Once products enter your warehouse, how many times are they handled — as individual items (eaches), cases, or pallets — as they make their way from receiving, to putaway, to storage, to replenishment, to picking, to packing, and finally to shipping?

Many operations can’t answer this question precisely, but they do know that the more touches occur, the higher their inventory handling costs will be. That’s because, as a general rule, each time an associate touches a product within your facility it costs $1 to $2; every pallet touch costs $3 to $4. Those numbers add up quickly. It’s been estimated that the total cost-per-touch of products during handling — regardless of the industry — ranges from 2% to 5% of the value of the inventory.

With potential expenses that high, it makes sound financial sense to consider ways to minimize the number of times your employees interact with your inventory. Here, let’s explore a few approaches for doing so.

Understand Inventory Metrics

You can’t reduce the number of inventory touches without knowing how frequently each stock keeping unit (SKU) in your warehouse is picked. Known as SKU velocity, items are typically assigned classifications from A to D (A being the fastest moving, most often picked, items; D being the items that are rarely ordered). Once product velocity is determined, an appropriate layout for the warehouse can be designed. Known as inventory slotting, such an arrangement minimizes replenishment handling — or how often a pallet of stored product must be located, removed from racking, and transported to forward picking.

For a traditional, manual warehouse, the optimal layout might include picking the fastest, A movers directly from the pallet upon which they were received, placed in a forward pick zone closest to packing stations. For B movers, a carton flow area presenting pick faces of multiple products is located in close proximity to buffer inventory for replenishment stored in nearby pallet rack. The slowest velocity items, D movers, should be stored farthest away from the picking and packing areas and on the highest levels of racking, as they will be ordered at the lowest frequency and handled the least often.

Warehouse Management Software

Too many operations rely on spreadsheets — or even the operations manager’s memory — to determine what inventory is in stock and where it’s been stored. With the right warehouse management system (WMS) or warehouse execution system (WES), inventory is tracked automatically from the point of receipt. The software automatically analyzes product velocity and assigns an appropriate storage location based on that information. It also tracks that location, directing an associate to the precise storage position of a pallet or SKU, eliminating search time.

Additionally, a WMS/WES continually reassesses SKU demand and can be leveraged to interleave picking and replenishment tasks with moves that update the inventory slotting scheme on a continual basis. This ensures that the highest velocity items are always in the areas easiest to locate and pick. Such software can also factor in upcoming peak periods or special promotions and direct the relocation of associated inventory accordingly to further minimize touches.

While many operations currently not using a WMS/WES can be hesitant to make an investment in the software, they should consider software-as-a-service (SAAS) as a more affordable approach. Cloud-based and modular, facility managers can pick-and-choose the functionality they need from a WMS/WES, effectively customizing standard modules to fit their unique application. Not only does that reduce the overall cost of the software investment, we’ve found that it significantly shortens the payback period — particularly because of the drop in inventory touches.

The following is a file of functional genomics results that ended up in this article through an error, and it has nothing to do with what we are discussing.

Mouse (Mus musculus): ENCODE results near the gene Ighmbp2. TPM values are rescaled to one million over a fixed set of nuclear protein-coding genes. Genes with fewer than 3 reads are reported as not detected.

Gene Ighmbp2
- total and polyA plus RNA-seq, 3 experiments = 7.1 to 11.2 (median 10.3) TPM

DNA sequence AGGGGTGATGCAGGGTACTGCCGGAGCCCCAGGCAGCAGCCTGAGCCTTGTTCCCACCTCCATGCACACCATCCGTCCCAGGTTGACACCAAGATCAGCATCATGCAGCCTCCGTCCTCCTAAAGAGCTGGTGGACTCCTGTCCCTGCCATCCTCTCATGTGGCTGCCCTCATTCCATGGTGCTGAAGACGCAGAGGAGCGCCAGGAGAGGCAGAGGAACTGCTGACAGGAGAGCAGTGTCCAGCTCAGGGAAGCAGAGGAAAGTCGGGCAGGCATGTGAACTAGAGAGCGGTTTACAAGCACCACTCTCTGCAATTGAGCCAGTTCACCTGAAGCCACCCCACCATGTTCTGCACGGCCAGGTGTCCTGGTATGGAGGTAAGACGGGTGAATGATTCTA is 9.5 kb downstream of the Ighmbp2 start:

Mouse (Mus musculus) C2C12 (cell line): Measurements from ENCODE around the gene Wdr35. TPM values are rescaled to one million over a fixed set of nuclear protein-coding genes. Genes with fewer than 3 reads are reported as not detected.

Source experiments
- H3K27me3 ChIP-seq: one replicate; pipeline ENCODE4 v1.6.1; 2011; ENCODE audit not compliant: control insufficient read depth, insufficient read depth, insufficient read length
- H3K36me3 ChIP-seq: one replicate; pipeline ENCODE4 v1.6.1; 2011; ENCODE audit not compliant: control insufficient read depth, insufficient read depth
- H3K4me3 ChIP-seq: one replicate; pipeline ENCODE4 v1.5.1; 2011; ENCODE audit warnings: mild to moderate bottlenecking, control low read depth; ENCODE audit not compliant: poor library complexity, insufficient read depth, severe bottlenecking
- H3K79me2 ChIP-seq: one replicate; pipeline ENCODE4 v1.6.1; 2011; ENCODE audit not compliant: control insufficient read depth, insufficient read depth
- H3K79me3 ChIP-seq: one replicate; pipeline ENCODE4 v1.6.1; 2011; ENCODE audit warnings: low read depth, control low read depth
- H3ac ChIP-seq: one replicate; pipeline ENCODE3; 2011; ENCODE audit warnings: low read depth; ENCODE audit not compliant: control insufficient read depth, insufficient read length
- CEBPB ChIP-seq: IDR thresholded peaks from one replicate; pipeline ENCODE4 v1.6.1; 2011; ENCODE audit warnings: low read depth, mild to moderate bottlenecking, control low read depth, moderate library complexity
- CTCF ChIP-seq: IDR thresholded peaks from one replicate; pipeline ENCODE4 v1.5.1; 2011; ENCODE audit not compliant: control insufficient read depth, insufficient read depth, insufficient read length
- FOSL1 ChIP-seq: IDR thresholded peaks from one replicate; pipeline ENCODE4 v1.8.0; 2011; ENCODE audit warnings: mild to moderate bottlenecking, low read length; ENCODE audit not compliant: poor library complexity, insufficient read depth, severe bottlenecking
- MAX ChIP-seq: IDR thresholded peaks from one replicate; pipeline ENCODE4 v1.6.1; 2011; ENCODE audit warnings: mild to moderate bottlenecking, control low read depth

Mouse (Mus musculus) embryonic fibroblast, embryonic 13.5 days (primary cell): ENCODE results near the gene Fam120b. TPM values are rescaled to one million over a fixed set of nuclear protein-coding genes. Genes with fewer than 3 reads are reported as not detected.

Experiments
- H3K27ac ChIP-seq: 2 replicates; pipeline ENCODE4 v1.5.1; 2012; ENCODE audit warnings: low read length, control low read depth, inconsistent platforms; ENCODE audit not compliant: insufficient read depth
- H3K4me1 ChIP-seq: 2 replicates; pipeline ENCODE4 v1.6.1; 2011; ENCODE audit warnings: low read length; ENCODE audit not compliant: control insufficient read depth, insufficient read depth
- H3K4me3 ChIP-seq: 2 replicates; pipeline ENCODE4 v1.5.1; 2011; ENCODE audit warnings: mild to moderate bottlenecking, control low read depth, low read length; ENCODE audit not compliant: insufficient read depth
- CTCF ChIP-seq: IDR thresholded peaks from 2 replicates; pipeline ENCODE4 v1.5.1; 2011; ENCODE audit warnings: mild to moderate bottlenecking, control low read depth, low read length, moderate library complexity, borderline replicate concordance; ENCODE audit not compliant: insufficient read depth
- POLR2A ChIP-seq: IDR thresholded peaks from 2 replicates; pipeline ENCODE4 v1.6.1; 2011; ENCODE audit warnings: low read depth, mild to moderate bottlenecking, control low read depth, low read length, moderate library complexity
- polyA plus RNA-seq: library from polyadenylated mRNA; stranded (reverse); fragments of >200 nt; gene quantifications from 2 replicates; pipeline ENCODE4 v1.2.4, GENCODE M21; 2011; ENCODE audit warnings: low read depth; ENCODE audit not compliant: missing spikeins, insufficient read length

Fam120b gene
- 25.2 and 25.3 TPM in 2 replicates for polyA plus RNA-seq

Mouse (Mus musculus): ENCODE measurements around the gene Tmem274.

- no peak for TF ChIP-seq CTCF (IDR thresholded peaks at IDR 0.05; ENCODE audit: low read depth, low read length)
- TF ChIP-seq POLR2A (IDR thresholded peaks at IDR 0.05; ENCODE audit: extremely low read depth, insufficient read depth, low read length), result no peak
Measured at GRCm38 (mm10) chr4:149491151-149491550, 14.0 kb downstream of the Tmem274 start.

Automated Storage and Retrieval Systems

The ultimate way to reduce inventory touches is to invest in an automated storage and retrieval system (AS/RS). These solutions come in a full range of options, handling everything from eaches to cases to pallets depending on their construction and configuration. Usually equipped with on-board inventory management software, or interfacing with the facility’s WMS, these systems store and retrieve products automatically — significantly minimizing manual inventory touches.

When a SKU is called for, the system retrieves it and presents it to an associate. Pallet-based AS/RS may deliver a pallet to a forklift pick-up zone or deposit it directly to a transport conveyor. Case- and tote-handling ASRS might interface with conveyor, sorter, or robotic arm to route the load to its next destination; alternately, some of these systems are configured for goods-to-person picking, presenting the case or tote of eaches to an operator at a designated workstation for selection of the required quantity of items. Each-handling AS/RS often dispense one or two items into shipping cartons or totes as they pass beneath the system, eliminating picking touches for small products.

Need more ideas for more effective inventory handling in your operation? To learn more about working with DCS, we invite you to connect with us.

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AUTHOR:

Drew Thomas, Senior System Sales Consultant, drew@designedconveyor.com

A 20-year veteran of the material handling industry, Drew has experienced many different roles – engineering, project management, business development and sales consulting. Leveraging his background in controls automation and his passion for technology, Drew has continuously sought to push innovation in the industry. He cares about making the world a better place by improving the life of others through automation. Outside of the office, you will frequently see Drew on the golf course or exploring the great outdoors with his family.